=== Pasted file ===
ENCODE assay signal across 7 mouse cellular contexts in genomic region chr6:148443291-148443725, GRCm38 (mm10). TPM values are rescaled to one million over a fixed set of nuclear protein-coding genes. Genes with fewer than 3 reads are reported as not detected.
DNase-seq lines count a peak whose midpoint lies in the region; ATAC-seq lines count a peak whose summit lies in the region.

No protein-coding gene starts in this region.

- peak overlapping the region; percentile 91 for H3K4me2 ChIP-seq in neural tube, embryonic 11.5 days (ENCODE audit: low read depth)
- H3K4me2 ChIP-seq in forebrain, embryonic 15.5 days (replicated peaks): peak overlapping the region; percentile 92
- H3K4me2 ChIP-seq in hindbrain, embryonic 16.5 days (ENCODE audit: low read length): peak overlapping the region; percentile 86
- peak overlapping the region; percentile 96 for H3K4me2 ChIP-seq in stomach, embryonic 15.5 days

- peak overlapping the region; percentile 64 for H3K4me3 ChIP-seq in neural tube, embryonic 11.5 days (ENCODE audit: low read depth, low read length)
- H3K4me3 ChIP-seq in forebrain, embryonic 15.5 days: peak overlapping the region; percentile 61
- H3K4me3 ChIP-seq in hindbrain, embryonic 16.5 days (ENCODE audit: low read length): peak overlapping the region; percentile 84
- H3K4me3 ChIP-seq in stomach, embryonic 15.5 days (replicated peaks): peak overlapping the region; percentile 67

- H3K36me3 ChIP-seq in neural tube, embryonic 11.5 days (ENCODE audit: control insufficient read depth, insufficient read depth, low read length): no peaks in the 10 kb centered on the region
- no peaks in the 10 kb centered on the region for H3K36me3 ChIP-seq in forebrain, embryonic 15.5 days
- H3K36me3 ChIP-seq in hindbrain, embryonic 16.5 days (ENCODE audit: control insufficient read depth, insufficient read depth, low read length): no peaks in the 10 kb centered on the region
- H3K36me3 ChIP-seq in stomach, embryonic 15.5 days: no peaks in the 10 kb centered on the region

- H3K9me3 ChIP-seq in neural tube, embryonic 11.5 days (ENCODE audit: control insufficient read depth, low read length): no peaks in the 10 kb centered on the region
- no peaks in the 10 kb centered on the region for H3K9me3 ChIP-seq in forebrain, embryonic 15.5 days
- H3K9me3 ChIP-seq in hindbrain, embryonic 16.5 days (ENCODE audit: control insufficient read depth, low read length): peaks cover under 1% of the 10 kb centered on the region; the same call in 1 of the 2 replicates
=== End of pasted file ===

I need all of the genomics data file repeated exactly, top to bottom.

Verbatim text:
ENCODE assay signal across 7 mouse cellular contexts in genomic region chr6:148443291-148443725, GRCm38 (mm10). TPM values are rescaled to one million over a fixed set of nuclear protein-coding genes. Genes with fewer than 3 reads are reported as not detected.
DNase-seq lines count a peak whose midpoint lies in the region; ATAC-seq lines count a peak whose summit lies in the region.

No protein-coding gene starts in this region.

- peak overlapping the region; percentile 91 for H3K4me2 ChIP-seq in neural tube, embryonic 11.5 days (ENCODE audit: low read depth)
- H3K4me2 ChIP-seq in forebrain, embryonic 15.5 days (replicated peaks): peak overlapping the region; percentile 92
- H3K4me2 ChIP-seq in hindbrain, embryonic 16.5 days (ENCODE audit: low read length): peak overlapping the region; percentile 86
- peak overlapping the region; percentile 96 for H3K4me2 ChIP-seq in stomach, embryonic 15.5 days

- peak overlapping the region; percentile 64 for H3K4me3 ChIP-seq in neural tube, embryonic 11.5 days (ENCODE audit: low read depth, low read length)
- H3K4me3 ChIP-seq in forebrain, embryonic 15.5 days: peak overlapping the region; percentile 61
- H3K4me3 ChIP-seq in hindbrain, embryonic 16.5 days (ENCODE audit: low read length): peak overlapping the region; percentile 84
- H3K4me3 ChIP-seq in stomach, embryonic 15.5 days (replicated peaks): peak overlapping the region; percentile 67

- H3K36me3 ChIP-seq in neural tube, embryonic 11.5 days (ENCODE audit: control insufficient read depth, insufficient read depth, low read length): no peaks in the 10 kb centered on the region
- no peaks in the 10 kb centered on the region for H3K36me3 ChIP-seq in forebrain, embryonic 15.5 days
- H3K36me3 ChIP-seq in hindbrain, embryonic 16.5 days (ENCODE audit: control insufficient read depth, insufficient read depth, low read length): no peaks in the 10 kb centered on the region
- H3K36me3 ChIP-seq in stomach, embryonic 15.5 days: no peaks in the 10 kb centered on the region

- H3K9me3 ChIP-seq in neural tube, embryonic 11.5 days (ENCODE audit: control insufficient read depth, low read length): no peaks in the 10 kb centered on the region
- no peaks in the 10 kb centered on the region for H3K9me3 ChIP-seq in forebrain, embryonic 15.5 days
- H3K9me3 ChIP-seq in hindbrain, embryonic 16.5 days (ENCODE audit: control insufficient read depth, low read length): peaks cover under 1% of the 10 kb centered on the region; the same call in 1 of the 2 replicates